[PlayStation 4] Dragon’s Lair Trilogy Review
Dragon’s Lair Trilogy from Digital Leisure brings three arcade classics to the PlayStation 4. Learn more about this jump into ages past in our Dragon’s Lair Trilogy review!
Dragon’s Lair Trilogy is an interesting name for this collection considering only two out of the three games in it are actually Dragon’s Lair titles. By buying the trilogy you’ll get access to Dragon’s Lair, Dragon’s Lair II: Time War, and Space Ace, three beloved arcade classics from Don Bluth, Ryck Dyer and Gary Goldman that were some of the most expensive arcade release you could play back in the day, but they were definitely worth it! The game’s feature gorgeous animation and are basically animated movies that you can play by using directional inputs and a button or two in order to perform actions.
The game greets you with a screen with all three arcade machines. After pressing X, I was then taken to a separate screen that listed some info on each of the games. I first took on Dragon’s Lair. The game looks just as colorful as I remembered from the arcade release. For controls, all you need to use is the left analog stick or D-Pad for pressing one of the available directions during each scene, or pressing the X button to swing your sword as needed. As is the case for all three games, the right move you need to make will show up as a flash that will tell you where to go or what to do. For example, on the first scene you’ll find yourself over a fiery pit, and the rope in front of you will flash, prompting you to grab it so you can swing around.
In Dragon’s Lair the basic premise is that Princess Daphne has been kidnapped, so you must rush to the rescue and survive a series of tricky rooms with deadly enemies and hazards that will kill you if you’re not careful. As Dirk the Daring, players must find the solution to each room to progress further and further into the castle until they reach the titular dragon’s lair to try and save the princess. You’ll run into poison, weird chemical concoctions, bats, statues, animated objects, bottomless pits, ghosts, deadly spiders, and more during your adventure with the first game in this trilogy, so be ready!
Dragon’s Lair randomizes the order of the rooms in the castle, so you won’t get the same run twice. This was changed for its sequel Dragon’s Lair II: Time Warp which features a single linear story to follow with scenes playing in order like a movie. It also requires you to retrieve eleven golden treasure items during your journey, which are available in each level as alternative inputs – if you would usually press X to swing your sword you might need to press up to, say, grab a golden arrow. If you finish level 6 without all treasure, then you will need to go back to previous levels to grab those you missed so that you could open the way to the final two levels.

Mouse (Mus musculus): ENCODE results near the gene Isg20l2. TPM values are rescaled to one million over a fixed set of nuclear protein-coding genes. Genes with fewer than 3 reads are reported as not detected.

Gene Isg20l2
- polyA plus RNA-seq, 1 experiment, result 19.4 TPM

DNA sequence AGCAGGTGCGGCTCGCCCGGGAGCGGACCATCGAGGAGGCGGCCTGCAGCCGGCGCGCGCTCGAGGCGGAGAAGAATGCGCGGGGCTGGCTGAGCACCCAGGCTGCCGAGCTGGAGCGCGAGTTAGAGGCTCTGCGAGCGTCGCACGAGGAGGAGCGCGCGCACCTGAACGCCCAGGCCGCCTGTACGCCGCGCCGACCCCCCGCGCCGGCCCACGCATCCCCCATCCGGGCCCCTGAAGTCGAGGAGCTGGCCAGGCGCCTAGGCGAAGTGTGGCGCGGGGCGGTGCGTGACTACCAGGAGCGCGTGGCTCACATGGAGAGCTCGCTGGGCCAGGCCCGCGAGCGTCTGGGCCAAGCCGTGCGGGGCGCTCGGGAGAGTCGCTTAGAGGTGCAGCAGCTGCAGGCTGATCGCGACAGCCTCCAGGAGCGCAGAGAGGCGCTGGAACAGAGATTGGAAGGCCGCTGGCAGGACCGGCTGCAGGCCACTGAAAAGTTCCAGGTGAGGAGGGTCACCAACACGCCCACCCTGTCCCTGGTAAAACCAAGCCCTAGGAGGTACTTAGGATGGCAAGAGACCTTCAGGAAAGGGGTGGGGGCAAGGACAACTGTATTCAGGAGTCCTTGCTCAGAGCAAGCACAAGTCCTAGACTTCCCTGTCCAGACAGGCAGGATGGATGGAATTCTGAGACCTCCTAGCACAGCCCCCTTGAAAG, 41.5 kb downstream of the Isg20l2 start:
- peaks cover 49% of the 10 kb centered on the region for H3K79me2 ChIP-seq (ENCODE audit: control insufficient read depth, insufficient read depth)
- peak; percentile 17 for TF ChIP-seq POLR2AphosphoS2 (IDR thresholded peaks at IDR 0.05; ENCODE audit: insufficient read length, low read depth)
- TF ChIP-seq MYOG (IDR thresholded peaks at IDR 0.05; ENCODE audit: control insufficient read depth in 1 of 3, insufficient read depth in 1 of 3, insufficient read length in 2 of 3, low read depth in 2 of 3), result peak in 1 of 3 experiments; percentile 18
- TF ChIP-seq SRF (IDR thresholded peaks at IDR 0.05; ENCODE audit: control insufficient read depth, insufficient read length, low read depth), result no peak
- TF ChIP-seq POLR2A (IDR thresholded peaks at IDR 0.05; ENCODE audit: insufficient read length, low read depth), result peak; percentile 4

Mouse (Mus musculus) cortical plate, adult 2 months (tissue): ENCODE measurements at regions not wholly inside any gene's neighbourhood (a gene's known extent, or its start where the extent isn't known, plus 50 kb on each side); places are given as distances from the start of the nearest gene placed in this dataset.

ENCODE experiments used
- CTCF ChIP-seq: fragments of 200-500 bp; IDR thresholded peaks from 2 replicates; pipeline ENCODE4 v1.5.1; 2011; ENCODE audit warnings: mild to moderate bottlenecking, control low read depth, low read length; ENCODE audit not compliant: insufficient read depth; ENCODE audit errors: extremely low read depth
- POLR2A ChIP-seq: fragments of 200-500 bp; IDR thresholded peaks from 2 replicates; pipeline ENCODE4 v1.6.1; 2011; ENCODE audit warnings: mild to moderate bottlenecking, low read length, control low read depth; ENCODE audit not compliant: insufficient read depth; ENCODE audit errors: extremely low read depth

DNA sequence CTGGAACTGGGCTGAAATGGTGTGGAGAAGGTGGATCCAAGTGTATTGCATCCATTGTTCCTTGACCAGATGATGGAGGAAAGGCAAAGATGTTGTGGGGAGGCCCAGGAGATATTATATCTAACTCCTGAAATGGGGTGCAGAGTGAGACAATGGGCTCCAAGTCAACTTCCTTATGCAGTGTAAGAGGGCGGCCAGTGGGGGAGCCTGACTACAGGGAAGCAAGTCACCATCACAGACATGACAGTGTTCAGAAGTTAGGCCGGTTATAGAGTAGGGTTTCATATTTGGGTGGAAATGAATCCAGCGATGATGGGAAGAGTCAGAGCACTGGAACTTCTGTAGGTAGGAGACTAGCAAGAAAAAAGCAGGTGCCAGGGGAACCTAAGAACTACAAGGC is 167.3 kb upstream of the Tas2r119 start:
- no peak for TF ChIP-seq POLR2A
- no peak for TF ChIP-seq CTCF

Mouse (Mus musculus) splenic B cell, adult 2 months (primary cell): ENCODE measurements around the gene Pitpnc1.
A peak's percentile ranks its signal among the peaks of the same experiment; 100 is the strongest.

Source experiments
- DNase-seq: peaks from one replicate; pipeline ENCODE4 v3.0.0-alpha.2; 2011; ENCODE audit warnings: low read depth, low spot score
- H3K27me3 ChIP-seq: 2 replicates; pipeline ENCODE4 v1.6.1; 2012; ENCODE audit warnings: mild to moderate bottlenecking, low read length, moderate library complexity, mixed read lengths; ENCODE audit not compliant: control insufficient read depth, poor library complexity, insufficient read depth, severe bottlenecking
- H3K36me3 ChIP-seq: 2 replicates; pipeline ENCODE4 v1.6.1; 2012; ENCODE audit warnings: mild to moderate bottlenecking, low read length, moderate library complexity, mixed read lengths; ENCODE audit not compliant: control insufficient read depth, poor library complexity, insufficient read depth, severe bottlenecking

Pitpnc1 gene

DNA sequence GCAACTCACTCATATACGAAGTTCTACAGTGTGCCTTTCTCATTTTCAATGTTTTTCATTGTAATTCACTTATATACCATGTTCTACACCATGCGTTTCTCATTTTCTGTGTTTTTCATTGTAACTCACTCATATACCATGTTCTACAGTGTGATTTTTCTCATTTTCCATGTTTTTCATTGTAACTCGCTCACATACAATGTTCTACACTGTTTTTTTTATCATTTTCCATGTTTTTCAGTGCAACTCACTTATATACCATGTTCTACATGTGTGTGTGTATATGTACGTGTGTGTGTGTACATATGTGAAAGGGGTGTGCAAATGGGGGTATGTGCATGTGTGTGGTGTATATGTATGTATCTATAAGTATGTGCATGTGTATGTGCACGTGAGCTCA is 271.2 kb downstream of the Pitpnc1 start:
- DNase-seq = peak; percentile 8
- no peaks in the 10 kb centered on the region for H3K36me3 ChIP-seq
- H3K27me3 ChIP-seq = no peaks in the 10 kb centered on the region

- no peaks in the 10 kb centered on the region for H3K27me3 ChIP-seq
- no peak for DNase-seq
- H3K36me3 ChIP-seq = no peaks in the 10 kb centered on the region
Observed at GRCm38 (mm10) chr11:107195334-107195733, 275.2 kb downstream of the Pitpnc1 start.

And then there’s Space Ace, which shares the same creative team with Dragon’s Lair and its sequel, as well as the whole damsel in distress premise, as you have to rescue sidekick Kimberly. For this one you take control of Derek, a short and skinny boy who can turn into Ace, hero extraordinaire. This changes the dynamic a bit vs. how things are handled in the first two Dragon’s Lair games, making Space Ace more action packed. The game offers three difficulty settings, and if you want to see every scene in the game you’ll need to play in the hardest difficulty (Space Ace). You take on the evil Borf who is up to no good and is planning on taking over Earth! Some sections allow you to play as either Derek or Ace, changing how you approach a situation.
Each of the games in the trilogy has several extras. For example, all three games feature an attract mode, which is what ran on the arcade machines when no one was playing, basically to attract players to it – hence the name. All three games can also be watched from start to finish as if they were an animated feature, which is a great option. Dragon’s Lair also features a video of main character Dirk being drawn from start to finish in a scene with the dragon (a process which is definitely interesting), and it also has an interview. Dragon’s Lair II: Time Warp include a pirate animatic so that you can get an idea of how a scene was first set for pacing and gameplay mechanics before being fully animated – death scenes included. Space Ace includes an interview as one of its game-specific extras.
This one, unfortunately, does not have a full trophy list with a Platinum trophy. There are twelve trophies up for grabs split into one Gold, three Silver and nine Bronze trophies with the goal basically acting like the Platinum since it is awarded after completing all three games. The other trophies are unlocked for different milestones such as letting Dirk die from asphyxiation in a particular scene, one for completing each of the three games, and another for collecting all treasure In Dragon’s Lair 2, to name a few examples.
I highly recommend that you get Dragon’s Lair Trilogy. If you were a fan of the games back in the day you’re going to love the HD versions and all the extras on the trilogy which give you a look at some of the behind the scenes work that went into building them. I loved to play the games in the arcade, and having them at home on PlayStation 4 brought back some great memories.
This Dragon’s Lair Trilogy review is based on a PlayStation 4 copy provided by Digital Leisure.